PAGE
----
Barefoot Rooster posted this in January 2010.
I think I’ve probably mentioned before that every now and then I find a blog I like well enough that I go back and read it from the beginning. I did this with Jean Miles, and Franklin Habit, and Crochet with Raymond, and right now, I’m doing it with Barefoot Rooster.
There are all kinds of things I like about the Barefoot Rooster blog, but the main draw for me is seeing knitting and spinning integrated into someone’s life in a significant way. It makes me happy to see these things sustaining someone else like they sustain me. There’s a kind of camaraderie in it. And there are pictures. I love pictures.
In addition to the post above, a couple of nights ago, I came across a post where the Rooster is talking about selfies that show off her handknits. She says:
I feel sort of weird taking pictures of my outfits in the mirror, but these are the photos that I really like to see on other people’s blogs and on ravelry—how they actually wear the stuff they make. Sometimes seeing a handknit incorporated into someone else’s wardrobe convinces me that I could/would wear said handknit.
Hear, hear! I couldn’t agree more. I get the feeling weird part. But everybody loves pictures!
Then, yesterday, I was talking with my friend Spinfoolish and mentioned how much I love seeing the occasional pictures she posts on Facebook of her daily tea and knitting (her fabulous Mummy is British—tea is a thing). She seemed surprised and said something similar to what the Rooster had about feeling strange posting pictures.
Now, I must protest. I get it. But I protest! We seriously need to see more knitting in the world.
Even Science says so.*
How is it that in one day I came across the same sentiment from two knitters I deeply admire? I’ve decided to take it as a sign from the universe.
I already post a lot of knitting pics, and I intend to keep right on doing that. But I had another thought. What if, in the spirit of Barefoot Rooster, I were to post more pics of myself wearing my handknits? Aaaand what if I were to appeal to my knitting friends to send me pictures of themselves wearing their handknits? (If you’re reading this, you KNOW I’m talking to you. Are you excited? I’m excited!)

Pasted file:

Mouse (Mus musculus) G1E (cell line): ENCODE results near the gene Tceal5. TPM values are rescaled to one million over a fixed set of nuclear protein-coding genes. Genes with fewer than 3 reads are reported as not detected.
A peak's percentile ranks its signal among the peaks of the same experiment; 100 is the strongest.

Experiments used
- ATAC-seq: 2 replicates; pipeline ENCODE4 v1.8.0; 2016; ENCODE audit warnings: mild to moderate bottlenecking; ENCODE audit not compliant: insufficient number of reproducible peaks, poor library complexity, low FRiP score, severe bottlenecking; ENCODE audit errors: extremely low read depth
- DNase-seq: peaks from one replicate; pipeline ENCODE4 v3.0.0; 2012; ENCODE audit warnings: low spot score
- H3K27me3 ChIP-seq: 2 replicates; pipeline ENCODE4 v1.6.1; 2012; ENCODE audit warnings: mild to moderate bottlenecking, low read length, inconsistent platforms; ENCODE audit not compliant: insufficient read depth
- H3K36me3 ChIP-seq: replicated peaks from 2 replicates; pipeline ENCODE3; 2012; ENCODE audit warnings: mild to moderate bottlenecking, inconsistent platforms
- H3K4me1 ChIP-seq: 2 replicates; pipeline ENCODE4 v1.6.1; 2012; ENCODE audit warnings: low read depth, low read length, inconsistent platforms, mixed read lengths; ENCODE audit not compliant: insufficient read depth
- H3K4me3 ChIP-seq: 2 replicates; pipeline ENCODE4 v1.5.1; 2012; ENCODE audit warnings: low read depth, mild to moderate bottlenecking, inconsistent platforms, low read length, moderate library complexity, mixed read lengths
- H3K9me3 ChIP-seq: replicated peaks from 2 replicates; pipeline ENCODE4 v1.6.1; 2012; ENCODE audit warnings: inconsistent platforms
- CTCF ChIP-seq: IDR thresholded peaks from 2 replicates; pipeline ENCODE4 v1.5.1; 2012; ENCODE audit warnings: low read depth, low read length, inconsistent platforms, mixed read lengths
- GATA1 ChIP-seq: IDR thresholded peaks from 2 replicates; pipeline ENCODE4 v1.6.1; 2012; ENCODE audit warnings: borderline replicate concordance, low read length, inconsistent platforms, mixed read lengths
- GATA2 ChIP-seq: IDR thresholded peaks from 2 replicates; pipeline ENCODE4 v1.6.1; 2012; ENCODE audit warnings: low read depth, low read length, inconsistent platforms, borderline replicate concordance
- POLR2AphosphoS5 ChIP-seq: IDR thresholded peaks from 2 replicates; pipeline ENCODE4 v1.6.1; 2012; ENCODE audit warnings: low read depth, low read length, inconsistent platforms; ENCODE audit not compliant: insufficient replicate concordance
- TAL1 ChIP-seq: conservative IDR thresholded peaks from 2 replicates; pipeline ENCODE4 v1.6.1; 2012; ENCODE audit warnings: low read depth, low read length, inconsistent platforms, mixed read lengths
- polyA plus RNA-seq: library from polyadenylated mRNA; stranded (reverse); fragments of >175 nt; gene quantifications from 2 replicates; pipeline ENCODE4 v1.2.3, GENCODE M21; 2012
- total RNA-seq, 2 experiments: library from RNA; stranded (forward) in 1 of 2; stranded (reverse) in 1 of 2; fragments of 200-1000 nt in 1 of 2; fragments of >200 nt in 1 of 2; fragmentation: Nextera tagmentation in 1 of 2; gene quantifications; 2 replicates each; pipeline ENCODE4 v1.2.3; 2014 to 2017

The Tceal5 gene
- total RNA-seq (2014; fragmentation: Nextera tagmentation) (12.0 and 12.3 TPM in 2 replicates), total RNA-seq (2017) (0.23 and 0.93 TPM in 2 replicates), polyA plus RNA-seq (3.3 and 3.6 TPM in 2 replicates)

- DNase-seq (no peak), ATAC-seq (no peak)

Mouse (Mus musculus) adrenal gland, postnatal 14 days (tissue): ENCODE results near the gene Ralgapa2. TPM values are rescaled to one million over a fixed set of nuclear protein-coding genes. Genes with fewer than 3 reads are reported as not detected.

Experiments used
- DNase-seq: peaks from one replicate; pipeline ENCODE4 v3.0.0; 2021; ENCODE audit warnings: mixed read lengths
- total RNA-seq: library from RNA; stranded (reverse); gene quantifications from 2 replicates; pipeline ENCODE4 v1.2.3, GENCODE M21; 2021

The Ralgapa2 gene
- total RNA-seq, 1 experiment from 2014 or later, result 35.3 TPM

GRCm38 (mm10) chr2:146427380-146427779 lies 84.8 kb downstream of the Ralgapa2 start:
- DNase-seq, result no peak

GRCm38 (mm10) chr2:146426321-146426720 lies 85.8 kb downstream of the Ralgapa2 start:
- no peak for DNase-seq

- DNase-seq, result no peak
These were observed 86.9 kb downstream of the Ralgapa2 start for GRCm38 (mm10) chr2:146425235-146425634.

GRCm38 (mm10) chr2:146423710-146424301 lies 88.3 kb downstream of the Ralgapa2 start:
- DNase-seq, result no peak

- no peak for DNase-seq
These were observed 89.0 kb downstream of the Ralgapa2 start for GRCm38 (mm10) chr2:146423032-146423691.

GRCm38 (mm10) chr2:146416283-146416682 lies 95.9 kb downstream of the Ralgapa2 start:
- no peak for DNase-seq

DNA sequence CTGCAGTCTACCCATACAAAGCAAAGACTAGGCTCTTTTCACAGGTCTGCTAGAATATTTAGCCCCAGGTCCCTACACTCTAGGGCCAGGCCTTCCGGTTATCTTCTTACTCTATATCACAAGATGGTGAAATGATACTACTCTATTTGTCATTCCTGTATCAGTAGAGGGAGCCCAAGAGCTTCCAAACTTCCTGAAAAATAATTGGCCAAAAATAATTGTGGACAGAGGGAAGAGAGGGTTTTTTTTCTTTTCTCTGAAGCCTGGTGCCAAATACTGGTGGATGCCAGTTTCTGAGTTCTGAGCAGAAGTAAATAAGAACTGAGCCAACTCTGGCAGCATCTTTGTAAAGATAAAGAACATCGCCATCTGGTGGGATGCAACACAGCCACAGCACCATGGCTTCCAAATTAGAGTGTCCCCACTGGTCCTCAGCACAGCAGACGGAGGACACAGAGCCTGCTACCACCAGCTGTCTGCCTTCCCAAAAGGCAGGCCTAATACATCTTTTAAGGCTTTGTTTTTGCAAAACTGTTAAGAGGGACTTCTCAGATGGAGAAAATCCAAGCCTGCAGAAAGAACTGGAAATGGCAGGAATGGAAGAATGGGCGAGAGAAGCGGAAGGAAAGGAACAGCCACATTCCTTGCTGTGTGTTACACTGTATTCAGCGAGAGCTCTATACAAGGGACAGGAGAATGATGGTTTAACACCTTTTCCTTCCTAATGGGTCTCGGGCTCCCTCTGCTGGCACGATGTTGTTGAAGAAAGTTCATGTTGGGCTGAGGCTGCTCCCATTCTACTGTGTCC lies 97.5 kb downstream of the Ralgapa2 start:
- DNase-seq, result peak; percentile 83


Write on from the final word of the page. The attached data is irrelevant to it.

What I have in mind are not the professional looking shots where all the pieces are arranged for a particular effect. I like those too, but as knitters we’re at least adequately represented in that department. I want real people—you and me and our friends—walking the walk and wearing our handknits in the course of our real lives in our real spaces, carrying out what we all know and that Barefoot Rooster’s Midnight’s Children quote expresses so beautifully:
Reality can have metaphorical content; that does not make it any less real.
Knitting and wearing handknits are about much more than sticks and string and avoiding public nudity. We knitters know this, but we’re often shy about saying it and acting on it. I want to show handknits in action here on this blog as part of celebrating all the things that knitting is.
If you’re reading this, please consider it my personal appeal: send me pictures of yourself dressed for your daily routine in your handknits. I’ll post them. And we can all take heart from seeing knitting doing its literal and metaphorical thing to keep us warm.
Believe it or not, I can’t find a single candid photo of myself in something I’ve knit that doesn’t also show someone else (I try to be careful about that). I’m on a mission, though. So stay tuned.
In the meantime, here’s the Shetland I’ve been spinning—soaked, dried, and ready to go!
*”Mirror neurons are one of the most important discoveries in the last decade of neuroscience. These are a variety of visuospatial neurons. . . . Essentially, mirror neurons respond to actions that we observe in others. The interesting part is that mirror neurons fire in the same way when we actually recreate that action ourselves.” — “Mirror neurons: Enigma of the metaphysical modular brain,” by Sourya Acharya and Samarth Shukla, in the Journal of Natural Science, Biology and Medicine